May 21, 2009
Posted: 1814 GMT
Protecting the United States from attack was the topic of two wildly differing speeches today.
On the one hand, President Barack Obama, in the National Archives (a building which houses the U.S. Constitution) addressed the nation to talk about Guantanamo Bay and nationals ecurity.
Yesterday, the U.S. Congress denied the President funding to close Gitmo. Lawmakers said they needed to see concrete plans for what the President would do with the detainees before anything else could happen.
Barack Obama vowed to move ahead with the closure and said he would work with Congress to find solutions for all 240 remaining inmates. Some would go through civilian courts in the U.S. Others might be indefinitely detained in supermax prisons. A few might be resettled elsewhere.
For Mister Obama, whatever happens to the prisonners, the process must "enlist the power of our most fundemental values." The president wants the world to know this is a Bush-created mess and that he will not flout fundemental American values for the sake of expediency.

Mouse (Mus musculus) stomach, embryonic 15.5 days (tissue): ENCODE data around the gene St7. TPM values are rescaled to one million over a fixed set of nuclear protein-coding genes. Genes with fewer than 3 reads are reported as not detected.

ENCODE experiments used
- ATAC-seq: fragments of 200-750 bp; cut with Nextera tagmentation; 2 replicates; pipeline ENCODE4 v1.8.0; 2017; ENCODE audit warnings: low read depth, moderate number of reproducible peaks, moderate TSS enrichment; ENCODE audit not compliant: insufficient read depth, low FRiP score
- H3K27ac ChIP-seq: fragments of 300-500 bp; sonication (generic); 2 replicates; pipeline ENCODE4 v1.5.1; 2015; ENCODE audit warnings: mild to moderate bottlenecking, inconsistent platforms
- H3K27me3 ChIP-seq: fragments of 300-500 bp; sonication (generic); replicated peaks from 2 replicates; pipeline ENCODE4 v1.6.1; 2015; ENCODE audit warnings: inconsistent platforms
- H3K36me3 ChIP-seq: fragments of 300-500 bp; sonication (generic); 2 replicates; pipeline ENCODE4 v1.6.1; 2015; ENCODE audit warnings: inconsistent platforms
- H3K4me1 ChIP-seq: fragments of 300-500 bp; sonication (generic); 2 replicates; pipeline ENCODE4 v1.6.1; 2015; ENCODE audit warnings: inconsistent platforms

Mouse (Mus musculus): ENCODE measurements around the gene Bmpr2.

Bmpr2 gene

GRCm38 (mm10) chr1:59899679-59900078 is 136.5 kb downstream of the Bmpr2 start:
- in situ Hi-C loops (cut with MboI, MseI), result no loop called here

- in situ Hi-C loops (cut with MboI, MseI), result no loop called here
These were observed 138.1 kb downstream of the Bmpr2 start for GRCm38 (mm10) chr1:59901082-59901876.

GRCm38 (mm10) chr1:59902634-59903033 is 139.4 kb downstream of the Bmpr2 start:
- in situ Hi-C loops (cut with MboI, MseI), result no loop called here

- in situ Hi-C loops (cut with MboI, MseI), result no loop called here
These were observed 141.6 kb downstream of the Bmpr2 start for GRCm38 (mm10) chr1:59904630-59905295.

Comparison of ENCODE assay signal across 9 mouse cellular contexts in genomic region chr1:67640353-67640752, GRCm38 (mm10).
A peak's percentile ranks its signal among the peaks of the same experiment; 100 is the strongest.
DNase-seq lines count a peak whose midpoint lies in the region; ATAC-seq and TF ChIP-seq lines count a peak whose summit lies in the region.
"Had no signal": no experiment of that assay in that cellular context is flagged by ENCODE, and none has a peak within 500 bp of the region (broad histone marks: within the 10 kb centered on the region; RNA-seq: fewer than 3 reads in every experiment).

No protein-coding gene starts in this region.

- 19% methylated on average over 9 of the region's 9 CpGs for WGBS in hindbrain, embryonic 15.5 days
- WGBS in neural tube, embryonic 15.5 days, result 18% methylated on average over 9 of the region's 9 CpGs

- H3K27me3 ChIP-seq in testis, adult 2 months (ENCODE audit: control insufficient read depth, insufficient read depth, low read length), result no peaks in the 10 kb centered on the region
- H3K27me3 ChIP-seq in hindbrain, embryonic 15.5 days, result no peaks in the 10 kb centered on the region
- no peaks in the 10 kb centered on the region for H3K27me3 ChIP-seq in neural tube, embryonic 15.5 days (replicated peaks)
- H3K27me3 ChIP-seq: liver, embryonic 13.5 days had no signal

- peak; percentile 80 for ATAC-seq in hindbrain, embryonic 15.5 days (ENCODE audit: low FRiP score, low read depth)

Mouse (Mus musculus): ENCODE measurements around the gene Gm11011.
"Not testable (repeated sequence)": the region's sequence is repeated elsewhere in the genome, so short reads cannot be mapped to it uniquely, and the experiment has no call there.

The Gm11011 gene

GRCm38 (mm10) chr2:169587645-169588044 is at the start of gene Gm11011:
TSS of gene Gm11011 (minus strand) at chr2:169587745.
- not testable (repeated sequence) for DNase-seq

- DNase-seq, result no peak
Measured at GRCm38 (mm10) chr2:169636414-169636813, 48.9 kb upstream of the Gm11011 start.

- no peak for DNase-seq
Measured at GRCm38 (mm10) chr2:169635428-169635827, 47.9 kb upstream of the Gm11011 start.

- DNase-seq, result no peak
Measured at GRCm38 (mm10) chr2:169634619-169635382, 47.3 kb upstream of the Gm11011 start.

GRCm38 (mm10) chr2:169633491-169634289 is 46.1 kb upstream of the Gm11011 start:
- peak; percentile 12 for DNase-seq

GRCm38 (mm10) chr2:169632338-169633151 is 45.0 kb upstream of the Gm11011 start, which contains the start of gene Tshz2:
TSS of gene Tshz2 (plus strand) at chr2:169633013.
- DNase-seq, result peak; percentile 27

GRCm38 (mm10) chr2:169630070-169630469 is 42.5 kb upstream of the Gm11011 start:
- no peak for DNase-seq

Just as the President finished his speech, former Vice President Dick Cheney was waiting for his cue to take to another podium, at the American Enterprise Institute in Washginton D.C..
Within seconds of the President, Mister Cheney defended Bush-era interrogations techniques and asked again for the release of memos he says would justify the use of what some call totture. The information obtained from practices such as waterboarding, said Cheney, prevented attacks.
For a man who barely said a word in public for eight years, the former Vice-President doesn't seem to be able to stop talking these days.
Also at the IDesk today, that alleged plot to bomb synagogues by suspected "homegrown terrorists" with no connection to international terrorist networks. We'll have a report from New York on the latest.
We'll also talk to Bill Scheider about the latest CNN/Opinion Research poll on how Americans feel about the wars in Afghanistan and Iraq. The results are surprising in some cases. Not as many people as I thought agree with President Obama's strategy of increasing troop numbers in Afghanistan. We'll have the latest results.
Plus, we'll tell what countries have the highest life expectancy for women and men, according to the World Health Organization. There are a few surprises in there as well.
And the rest of the day's top news stories as always!
See you on TV,
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